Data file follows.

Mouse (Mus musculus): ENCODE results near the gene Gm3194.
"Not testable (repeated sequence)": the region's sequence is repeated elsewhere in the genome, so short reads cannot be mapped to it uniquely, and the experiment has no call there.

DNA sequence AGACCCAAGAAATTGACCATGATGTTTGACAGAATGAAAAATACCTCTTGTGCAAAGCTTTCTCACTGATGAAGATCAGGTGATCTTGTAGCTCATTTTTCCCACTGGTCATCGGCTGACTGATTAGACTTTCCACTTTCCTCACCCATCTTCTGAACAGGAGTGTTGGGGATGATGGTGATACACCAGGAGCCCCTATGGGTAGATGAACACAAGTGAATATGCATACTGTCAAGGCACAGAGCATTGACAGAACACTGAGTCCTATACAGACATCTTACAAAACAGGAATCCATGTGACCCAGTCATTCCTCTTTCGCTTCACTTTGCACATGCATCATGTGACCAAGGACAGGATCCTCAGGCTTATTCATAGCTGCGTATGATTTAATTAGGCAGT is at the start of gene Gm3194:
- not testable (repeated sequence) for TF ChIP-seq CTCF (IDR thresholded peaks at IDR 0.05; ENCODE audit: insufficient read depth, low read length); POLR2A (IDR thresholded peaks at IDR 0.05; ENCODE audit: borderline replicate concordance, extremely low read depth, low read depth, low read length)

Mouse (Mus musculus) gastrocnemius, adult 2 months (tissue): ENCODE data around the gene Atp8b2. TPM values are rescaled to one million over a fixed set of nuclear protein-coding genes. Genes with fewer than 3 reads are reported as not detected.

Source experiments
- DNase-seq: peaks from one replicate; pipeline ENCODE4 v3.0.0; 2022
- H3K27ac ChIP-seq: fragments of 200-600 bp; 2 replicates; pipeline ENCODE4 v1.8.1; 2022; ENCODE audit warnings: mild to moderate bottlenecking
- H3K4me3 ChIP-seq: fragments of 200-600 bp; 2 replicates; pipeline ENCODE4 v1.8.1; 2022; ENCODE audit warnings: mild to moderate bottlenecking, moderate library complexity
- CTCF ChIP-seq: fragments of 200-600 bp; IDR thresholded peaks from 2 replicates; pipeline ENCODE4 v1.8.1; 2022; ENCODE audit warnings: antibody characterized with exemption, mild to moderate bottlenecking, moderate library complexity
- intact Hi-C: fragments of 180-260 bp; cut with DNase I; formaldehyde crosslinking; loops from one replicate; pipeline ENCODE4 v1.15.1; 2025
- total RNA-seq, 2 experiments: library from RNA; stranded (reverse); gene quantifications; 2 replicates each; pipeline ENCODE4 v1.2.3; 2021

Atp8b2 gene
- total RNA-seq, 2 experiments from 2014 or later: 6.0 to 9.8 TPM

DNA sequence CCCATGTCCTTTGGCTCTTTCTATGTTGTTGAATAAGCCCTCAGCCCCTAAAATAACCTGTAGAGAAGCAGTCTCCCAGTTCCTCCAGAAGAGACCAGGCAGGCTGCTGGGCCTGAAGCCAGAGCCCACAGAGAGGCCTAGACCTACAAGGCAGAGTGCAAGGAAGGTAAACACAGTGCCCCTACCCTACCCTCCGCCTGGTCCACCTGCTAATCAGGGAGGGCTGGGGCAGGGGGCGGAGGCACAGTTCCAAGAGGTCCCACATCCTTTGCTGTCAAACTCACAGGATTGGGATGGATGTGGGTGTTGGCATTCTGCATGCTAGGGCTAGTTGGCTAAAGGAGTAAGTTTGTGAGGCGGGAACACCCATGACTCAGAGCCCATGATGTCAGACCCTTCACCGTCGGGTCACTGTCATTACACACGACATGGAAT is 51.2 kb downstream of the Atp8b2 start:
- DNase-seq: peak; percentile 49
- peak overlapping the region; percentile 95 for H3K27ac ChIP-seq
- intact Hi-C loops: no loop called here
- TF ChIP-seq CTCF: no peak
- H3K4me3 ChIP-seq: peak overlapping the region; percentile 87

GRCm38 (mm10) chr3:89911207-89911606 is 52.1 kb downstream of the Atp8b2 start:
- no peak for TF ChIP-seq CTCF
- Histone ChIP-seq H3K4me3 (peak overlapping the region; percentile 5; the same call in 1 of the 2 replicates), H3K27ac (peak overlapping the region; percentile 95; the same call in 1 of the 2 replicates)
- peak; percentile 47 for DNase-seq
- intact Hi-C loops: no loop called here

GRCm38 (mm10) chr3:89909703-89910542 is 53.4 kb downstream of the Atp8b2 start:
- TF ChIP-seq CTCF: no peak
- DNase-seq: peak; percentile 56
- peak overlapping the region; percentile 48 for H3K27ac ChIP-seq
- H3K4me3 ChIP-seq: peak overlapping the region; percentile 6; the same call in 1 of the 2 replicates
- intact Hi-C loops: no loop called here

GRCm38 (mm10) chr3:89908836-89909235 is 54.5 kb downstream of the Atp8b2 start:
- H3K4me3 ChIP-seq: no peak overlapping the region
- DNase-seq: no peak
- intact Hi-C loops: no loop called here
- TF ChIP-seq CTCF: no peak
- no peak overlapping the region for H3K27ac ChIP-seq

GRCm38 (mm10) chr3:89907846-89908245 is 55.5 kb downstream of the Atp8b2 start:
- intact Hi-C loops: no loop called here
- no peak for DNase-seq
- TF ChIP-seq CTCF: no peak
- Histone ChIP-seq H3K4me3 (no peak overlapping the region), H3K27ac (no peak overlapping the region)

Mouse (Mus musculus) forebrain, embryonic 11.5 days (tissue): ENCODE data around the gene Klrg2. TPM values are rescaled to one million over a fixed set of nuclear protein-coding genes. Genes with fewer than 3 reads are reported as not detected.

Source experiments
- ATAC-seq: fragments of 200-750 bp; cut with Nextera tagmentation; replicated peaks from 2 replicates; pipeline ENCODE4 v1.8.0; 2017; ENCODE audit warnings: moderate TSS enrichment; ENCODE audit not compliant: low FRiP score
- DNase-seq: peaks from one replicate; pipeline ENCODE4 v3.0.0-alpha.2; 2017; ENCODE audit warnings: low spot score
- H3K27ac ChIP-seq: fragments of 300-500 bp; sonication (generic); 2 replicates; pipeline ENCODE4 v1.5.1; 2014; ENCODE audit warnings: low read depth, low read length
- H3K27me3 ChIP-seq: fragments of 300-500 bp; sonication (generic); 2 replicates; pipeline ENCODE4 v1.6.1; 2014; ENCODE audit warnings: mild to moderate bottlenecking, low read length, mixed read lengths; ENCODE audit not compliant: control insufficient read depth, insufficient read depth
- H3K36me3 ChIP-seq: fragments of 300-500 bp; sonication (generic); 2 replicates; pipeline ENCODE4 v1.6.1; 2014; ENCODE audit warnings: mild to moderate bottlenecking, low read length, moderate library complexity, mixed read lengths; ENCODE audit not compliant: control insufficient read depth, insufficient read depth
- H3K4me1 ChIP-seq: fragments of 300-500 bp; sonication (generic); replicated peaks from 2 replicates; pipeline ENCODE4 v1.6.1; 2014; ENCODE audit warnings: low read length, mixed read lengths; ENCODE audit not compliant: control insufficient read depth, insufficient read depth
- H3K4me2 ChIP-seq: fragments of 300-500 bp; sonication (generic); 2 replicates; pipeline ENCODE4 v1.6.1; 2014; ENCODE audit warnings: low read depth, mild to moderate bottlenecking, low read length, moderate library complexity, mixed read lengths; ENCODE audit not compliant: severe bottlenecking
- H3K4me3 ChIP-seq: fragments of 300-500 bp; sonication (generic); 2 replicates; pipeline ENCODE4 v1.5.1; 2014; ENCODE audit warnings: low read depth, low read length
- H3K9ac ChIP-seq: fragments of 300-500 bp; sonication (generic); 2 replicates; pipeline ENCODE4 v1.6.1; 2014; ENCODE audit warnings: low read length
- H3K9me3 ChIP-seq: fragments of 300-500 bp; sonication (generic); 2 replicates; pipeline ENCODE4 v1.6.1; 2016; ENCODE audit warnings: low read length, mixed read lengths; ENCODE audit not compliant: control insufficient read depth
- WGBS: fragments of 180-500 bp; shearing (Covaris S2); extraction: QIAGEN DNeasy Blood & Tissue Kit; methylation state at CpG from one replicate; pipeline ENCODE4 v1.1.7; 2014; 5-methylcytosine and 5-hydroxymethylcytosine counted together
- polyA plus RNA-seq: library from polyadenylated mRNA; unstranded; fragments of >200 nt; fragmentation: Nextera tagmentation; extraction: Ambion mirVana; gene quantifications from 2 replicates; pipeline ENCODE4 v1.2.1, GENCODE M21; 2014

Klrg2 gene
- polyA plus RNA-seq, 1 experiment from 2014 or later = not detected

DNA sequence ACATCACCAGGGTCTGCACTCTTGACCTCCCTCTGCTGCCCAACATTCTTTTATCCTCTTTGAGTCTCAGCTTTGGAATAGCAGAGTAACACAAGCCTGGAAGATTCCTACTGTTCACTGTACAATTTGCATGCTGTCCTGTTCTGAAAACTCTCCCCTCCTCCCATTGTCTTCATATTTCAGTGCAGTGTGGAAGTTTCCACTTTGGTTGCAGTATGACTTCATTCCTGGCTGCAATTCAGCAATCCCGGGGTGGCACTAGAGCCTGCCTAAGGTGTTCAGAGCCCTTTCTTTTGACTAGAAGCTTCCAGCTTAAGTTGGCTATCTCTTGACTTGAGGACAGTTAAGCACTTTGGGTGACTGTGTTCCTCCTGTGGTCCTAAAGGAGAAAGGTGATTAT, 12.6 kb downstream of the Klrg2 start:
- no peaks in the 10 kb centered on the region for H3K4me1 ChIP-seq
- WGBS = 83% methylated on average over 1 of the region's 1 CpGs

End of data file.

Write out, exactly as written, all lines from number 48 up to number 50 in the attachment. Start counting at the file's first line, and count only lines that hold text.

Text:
- H3K27me3 ChIP-seq: fragments of 300-500 bp; sonication (generic); 2 replicates; pipeline ENCODE4 v1.6.1; 2014; ENCODE audit warnings: mild to moderate bottlenecking, low read length, mixed read lengths; ENCODE audit not compliant: control insufficient read depth, insufficient read depth
- H3K36me3 ChIP-seq: fragments of 300-500 bp; sonication (generic); 2 replicates; pipeline ENCODE4 v1.6.1; 2014; ENCODE audit warnings: mild to moderate bottlenecking, low read length, moderate library complexity, mixed read lengths; ENCODE audit not compliant: control insufficient read depth, insufficient read depth
- H3K4me1 ChIP-seq: fragments of 300-500 bp; sonication (generic); replicated peaks from 2 replicates; pipeline ENCODE4 v1.6.1; 2014; ENCODE audit warnings: low read length, mixed read lengths; ENCODE audit not compliant: control insufficient read depth, insufficient read depth